Google's Schmidt calls climate-change deniers 'liars'
The media 'doesn't believe in facts,' but the internet will come to the planet's rescue
Google chairman Eric Schmidt has a low opinion of climate-change skeptics and global-warming deniers.
"You can hold back knowledge, but you cannot prevent it from spreading," Schmidt told his audience at his company's "How Green Is the Internet? Summit" in Mountain View on Thursday. "You can lie about the effects of climate change, but eventually you'll be seen as a liar."
Speaking to the assembled crowd of engineers and technologists at a conference on the greening of the data center and internet from the cloud to end-user devices, Schmidt was enthusiastic about the promise of the Summit. "I am beyond excited that we're doing this," he said, "spending a whole day about something I care a lot about with people who understand the nature of the future in this are. Who get the facts right."
Schmidt discussed what he referred to as "the fact problem" and how it relates to the media and governments. At Google, he said, people fact-check what they're told, especially if what they hear doesn't sound quite right.
"Can you imagine if climate-change discussions were run that way?" he asked.
Speaking specifically about China and other emerging countries, he said that as he sees it "the math doesn't add up" when it comes to addressing climate change.
"The math says that there are a couple of billion people who are going to want our carbon footprint," he said, "and we can't afford that carbon footprint as a global thing – and we don't want to reduce our own."
Eric Schmidt: 'The math doesn't add up' in how the globe is approaching carbon emissions
When they discuss this problem, he said, "The media gets confused because they don't believe in facts, and public-policy people get confused because they don't believe in innovation."
That innovation is the solution to the growing problem of climate change, Schmidt said. "Come up with things that use less carbon – more efficient, new materials, and so forth."
Including himself among the assembled Real Smart People™, he said, "That's what we do. That's our job. That's why what you all are doing is so important."
And that pesky carbon problem is only going to get bigger, Schmidt said, as internet use increases and data centers will need to be built to service the five to six billion internet users that he says will occupy the planet in the next decade or so.
"The majority of humans will be on the internet," he said.
But an increased number of people in developing countries sharing information, Schmidt believes, will eventually lead to a global understanding of the threat of climate change. "It may take five years or ten years," he said. "A true global emergency, which is underway, will eventually be noticed by the people whose water sources dry up, are victims of terrible variations in climate, on and on – we all know what the issues are."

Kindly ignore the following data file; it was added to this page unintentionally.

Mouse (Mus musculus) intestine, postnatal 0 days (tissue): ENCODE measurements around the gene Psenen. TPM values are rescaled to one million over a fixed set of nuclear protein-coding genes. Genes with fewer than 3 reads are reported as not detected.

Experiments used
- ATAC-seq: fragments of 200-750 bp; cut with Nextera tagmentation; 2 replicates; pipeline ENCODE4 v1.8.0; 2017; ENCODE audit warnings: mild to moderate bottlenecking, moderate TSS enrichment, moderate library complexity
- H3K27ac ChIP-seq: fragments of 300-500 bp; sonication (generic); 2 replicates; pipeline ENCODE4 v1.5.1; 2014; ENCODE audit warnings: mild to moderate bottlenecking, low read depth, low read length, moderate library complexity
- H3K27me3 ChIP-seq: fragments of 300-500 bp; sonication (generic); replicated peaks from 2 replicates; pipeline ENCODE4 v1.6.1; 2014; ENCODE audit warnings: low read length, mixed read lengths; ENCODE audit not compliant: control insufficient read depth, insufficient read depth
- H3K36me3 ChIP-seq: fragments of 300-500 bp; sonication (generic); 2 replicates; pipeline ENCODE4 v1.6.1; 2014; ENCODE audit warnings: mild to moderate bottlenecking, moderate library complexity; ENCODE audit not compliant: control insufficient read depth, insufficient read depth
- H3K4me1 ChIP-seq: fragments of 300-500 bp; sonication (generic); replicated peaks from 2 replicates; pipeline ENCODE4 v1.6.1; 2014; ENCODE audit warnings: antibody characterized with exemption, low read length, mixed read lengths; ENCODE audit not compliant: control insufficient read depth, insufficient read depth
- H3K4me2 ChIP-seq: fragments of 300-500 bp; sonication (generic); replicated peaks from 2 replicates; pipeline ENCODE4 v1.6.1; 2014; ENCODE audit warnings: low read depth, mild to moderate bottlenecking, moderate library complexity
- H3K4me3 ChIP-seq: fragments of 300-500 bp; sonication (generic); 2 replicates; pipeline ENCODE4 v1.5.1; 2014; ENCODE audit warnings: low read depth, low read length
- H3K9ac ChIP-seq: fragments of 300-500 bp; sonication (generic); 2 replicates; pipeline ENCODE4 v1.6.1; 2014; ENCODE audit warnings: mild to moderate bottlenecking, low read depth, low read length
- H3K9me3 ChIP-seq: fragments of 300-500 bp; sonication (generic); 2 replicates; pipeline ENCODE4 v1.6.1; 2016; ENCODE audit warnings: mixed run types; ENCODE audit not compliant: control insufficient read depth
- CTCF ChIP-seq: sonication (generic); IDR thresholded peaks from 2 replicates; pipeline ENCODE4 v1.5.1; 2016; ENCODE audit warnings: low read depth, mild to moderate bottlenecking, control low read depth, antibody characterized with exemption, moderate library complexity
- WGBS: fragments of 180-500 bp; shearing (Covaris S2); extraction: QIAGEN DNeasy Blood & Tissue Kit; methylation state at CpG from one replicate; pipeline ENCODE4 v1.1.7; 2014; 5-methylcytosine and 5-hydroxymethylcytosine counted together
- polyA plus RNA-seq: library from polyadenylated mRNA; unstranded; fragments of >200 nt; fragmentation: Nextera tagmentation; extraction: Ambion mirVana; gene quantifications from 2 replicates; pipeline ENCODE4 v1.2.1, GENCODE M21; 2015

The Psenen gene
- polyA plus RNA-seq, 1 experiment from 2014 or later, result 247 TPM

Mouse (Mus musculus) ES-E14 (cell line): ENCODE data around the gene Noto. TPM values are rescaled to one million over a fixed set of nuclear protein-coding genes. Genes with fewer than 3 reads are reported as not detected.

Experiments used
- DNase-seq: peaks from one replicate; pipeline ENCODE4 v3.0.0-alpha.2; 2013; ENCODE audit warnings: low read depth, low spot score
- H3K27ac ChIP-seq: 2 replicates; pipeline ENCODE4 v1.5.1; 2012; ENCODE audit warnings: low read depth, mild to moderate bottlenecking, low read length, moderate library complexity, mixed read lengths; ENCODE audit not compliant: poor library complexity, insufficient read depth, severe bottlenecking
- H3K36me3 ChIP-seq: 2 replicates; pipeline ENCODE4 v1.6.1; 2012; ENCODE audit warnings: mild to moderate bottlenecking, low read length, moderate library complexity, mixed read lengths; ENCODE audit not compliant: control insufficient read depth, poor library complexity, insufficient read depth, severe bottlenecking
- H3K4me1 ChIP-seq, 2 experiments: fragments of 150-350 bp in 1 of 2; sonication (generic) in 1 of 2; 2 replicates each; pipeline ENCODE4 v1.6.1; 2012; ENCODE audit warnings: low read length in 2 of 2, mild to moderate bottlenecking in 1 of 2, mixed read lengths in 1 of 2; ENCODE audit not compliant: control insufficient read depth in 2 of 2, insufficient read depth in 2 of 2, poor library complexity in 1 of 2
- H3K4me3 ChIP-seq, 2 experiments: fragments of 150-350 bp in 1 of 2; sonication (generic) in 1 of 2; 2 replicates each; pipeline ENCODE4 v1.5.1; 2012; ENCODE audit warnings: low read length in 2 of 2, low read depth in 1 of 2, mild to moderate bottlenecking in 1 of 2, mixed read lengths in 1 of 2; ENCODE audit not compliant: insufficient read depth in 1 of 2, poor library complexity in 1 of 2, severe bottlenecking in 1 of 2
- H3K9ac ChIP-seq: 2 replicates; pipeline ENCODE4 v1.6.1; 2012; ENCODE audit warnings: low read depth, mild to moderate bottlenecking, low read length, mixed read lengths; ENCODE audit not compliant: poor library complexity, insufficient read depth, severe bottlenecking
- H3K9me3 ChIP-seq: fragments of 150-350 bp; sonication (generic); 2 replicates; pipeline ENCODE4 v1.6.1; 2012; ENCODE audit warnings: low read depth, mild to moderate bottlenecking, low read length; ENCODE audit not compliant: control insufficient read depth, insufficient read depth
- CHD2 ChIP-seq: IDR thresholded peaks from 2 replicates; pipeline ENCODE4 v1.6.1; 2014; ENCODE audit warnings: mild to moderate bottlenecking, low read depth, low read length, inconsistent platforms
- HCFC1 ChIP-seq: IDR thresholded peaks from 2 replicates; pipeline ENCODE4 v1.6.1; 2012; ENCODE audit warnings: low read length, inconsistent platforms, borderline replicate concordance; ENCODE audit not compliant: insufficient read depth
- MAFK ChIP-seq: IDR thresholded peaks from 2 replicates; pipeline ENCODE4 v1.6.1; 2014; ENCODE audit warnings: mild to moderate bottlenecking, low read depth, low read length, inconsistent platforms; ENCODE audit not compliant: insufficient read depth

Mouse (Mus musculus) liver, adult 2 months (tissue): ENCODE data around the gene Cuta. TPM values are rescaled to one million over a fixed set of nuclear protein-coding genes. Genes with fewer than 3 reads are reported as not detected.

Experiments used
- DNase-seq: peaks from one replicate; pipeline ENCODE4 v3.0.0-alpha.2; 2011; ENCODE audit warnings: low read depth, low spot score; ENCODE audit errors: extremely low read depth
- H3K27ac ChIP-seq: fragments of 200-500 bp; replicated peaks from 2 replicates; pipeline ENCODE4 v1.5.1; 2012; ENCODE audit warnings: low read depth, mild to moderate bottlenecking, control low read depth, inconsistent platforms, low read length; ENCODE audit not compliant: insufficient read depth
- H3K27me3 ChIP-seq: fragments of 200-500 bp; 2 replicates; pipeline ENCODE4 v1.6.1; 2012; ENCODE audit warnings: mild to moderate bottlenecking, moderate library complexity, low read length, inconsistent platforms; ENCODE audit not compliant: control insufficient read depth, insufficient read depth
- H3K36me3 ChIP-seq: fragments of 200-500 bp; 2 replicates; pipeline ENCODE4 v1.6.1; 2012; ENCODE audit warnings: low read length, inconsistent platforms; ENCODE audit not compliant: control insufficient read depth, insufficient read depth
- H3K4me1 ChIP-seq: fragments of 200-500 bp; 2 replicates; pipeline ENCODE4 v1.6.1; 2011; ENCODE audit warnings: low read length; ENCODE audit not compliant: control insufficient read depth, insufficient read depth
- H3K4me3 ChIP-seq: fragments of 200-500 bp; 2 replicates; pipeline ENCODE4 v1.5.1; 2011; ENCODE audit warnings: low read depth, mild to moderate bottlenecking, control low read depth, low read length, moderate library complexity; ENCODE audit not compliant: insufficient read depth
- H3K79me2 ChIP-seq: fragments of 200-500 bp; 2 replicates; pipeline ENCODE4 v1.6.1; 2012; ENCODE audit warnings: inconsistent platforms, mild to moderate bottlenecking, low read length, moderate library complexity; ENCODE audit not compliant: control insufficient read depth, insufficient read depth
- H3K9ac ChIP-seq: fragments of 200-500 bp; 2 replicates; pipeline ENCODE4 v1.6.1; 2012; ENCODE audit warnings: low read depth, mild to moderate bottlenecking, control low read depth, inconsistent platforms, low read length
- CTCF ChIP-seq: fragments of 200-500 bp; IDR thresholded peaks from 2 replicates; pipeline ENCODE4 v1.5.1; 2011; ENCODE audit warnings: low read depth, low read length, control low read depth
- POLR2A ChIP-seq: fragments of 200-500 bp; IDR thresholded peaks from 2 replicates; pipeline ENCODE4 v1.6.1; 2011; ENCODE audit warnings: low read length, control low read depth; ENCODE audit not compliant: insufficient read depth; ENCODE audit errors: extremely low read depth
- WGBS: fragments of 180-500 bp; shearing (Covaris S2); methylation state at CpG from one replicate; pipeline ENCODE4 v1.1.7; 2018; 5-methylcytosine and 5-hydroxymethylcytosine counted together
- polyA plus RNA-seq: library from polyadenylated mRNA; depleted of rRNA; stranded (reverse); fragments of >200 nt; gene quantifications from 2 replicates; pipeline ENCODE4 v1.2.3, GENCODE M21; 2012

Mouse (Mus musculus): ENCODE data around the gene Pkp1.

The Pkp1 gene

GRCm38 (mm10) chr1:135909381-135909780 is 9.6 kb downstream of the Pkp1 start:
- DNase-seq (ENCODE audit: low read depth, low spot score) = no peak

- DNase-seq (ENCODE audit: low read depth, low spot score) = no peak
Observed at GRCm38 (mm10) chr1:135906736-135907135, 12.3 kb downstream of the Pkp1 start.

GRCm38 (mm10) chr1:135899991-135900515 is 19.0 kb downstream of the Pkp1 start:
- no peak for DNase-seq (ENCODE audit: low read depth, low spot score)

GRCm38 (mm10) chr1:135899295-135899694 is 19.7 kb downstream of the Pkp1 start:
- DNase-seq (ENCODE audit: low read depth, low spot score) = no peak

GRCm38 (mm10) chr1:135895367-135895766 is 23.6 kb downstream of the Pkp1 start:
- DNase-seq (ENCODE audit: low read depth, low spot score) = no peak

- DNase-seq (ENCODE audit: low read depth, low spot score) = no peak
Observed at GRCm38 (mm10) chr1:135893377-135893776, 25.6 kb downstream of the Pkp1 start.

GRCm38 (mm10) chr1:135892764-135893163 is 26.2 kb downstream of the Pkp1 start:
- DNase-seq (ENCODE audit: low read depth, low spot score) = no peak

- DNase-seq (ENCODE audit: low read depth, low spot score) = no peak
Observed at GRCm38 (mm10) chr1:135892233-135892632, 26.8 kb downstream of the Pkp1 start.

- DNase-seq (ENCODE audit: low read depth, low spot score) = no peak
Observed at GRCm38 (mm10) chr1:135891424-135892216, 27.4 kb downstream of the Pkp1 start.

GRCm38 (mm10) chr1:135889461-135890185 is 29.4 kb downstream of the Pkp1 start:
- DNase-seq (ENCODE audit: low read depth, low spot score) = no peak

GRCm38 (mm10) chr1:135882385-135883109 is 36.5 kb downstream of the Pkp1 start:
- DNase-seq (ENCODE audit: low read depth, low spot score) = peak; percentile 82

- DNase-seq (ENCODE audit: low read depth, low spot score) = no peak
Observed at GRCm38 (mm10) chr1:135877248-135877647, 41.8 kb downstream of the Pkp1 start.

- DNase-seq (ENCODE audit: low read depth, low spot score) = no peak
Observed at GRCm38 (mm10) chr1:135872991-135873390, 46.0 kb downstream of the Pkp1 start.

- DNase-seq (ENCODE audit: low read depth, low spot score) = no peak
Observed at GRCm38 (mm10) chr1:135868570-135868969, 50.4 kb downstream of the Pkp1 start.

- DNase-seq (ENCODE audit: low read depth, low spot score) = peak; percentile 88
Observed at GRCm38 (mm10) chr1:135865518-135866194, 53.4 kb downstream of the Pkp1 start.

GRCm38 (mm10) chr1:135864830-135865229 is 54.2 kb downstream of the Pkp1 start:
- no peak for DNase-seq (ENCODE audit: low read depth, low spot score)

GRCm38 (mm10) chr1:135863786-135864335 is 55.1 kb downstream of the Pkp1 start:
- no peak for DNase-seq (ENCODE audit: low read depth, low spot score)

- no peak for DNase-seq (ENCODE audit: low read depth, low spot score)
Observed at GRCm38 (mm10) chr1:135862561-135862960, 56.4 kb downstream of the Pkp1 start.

Schmidt told the Summit attendees that these directly affected, internet-enabled people will be open to their messages of increased efficiency and green technology. "You'll have an audience that you didn't have before, and they'll show you what the market looks like," he said. "And they're amenable to solutions that address both their need to move to modernity as well as their need to be respectful to the globe."
He said that during his travels, he has visited many less-developed countries, and has been impressed with the efficiencies and careful cultivation of resources that he has seen. In the Congo and Rwanda, for example, ecologically sensitive farming methods that have been in use for generations, he said, that recycle water and other resources.
"I was struck, in all my travels, how incredibly ingenious people are," he said.
Getting back to climate change, Schmidt said, "The framing goes something like this: there's a real problem. The math doesn't work. The solution is the use of the internet to create an awareness and empower individuals. You empower those individuals to come up with creative solutions."
Those solutions, he said, should be focused on "not making the climatic situation worse" while improving people's lives.
"It's not that complicated," Schmidt said. "I think that it's an opportunity that, working with Google and others, we can get these messages out."
And, one would hope, spark some of the ingenuity that he referred to – and quickly. "What you all are trying to do," Schmidt told his audience, "and what we are trying to do together to innovate in this space, is the only solution that I can see that can reverse the math that we're going to see in the next couple of decades." ®